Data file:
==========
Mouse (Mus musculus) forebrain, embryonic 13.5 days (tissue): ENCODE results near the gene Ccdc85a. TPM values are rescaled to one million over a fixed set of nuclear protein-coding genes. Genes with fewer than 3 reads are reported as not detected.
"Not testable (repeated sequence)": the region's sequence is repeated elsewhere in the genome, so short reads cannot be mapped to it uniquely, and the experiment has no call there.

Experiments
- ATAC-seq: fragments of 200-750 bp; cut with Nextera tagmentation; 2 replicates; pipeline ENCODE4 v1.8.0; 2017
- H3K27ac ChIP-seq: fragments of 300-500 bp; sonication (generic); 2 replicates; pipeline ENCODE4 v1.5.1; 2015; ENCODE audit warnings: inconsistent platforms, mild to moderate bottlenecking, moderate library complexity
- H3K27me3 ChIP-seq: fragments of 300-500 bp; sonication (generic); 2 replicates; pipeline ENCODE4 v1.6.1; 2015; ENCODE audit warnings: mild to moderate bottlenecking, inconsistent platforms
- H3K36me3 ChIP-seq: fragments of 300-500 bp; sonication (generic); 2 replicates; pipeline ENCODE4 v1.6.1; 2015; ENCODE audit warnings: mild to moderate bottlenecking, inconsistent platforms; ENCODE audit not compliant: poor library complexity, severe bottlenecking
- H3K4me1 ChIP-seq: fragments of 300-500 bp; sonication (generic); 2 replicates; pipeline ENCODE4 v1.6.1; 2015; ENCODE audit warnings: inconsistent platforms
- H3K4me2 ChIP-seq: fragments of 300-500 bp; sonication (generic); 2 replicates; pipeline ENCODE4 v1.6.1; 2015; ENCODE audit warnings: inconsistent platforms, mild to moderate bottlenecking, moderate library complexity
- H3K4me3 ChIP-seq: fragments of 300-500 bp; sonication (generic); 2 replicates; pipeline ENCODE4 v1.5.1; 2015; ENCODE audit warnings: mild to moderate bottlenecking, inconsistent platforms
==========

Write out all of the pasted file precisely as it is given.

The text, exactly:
Mouse (Mus musculus) forebrain, embryonic 13.5 days (tissue): ENCODE results near the gene Ccdc85a. TPM values are rescaled to one million over a fixed set of nuclear protein-coding genes. Genes with fewer than 3 reads are reported as not detected.
"Not testable (repeated sequence)": the region's sequence is repeated elsewhere in the genome, so short reads cannot be mapped to it uniquely, and the experiment has no call there.

Experiments
- ATAC-seq: fragments of 200-750 bp; cut with Nextera tagmentation; 2 replicates; pipeline ENCODE4 v1.8.0; 2017
- H3K27ac ChIP-seq: fragments of 300-500 bp; sonication (generic); 2 replicates; pipeline ENCODE4 v1.5.1; 2015; ENCODE audit warnings: inconsistent platforms, mild to moderate bottlenecking, moderate library complexity
- H3K27me3 ChIP-seq: fragments of 300-500 bp; sonication (generic); 2 replicates; pipeline ENCODE4 v1.6.1; 2015; ENCODE audit warnings: mild to moderate bottlenecking, inconsistent platforms
- H3K36me3 ChIP-seq: fragments of 300-500 bp; sonication (generic); 2 replicates; pipeline ENCODE4 v1.6.1; 2015; ENCODE audit warnings: mild to moderate bottlenecking, inconsistent platforms; ENCODE audit not compliant: poor library complexity, severe bottlenecking
- H3K4me1 ChIP-seq: fragments of 300-500 bp; sonication (generic); 2 replicates; pipeline ENCODE4 v1.6.1; 2015; ENCODE audit warnings: inconsistent platforms
- H3K4me2 ChIP-seq: fragments of 300-500 bp; sonication (generic); 2 replicates; pipeline ENCODE4 v1.6.1; 2015; ENCODE audit warnings: inconsistent platforms, mild to moderate bottlenecking, moderate library complexity
- H3K4me3 ChIP-seq: fragments of 300-500 bp; sonication (generic); 2 replicates; pipeline ENCODE4 v1.5.1; 2015; ENCODE audit warnings: mild to moderate bottlenecking, inconsistent platforms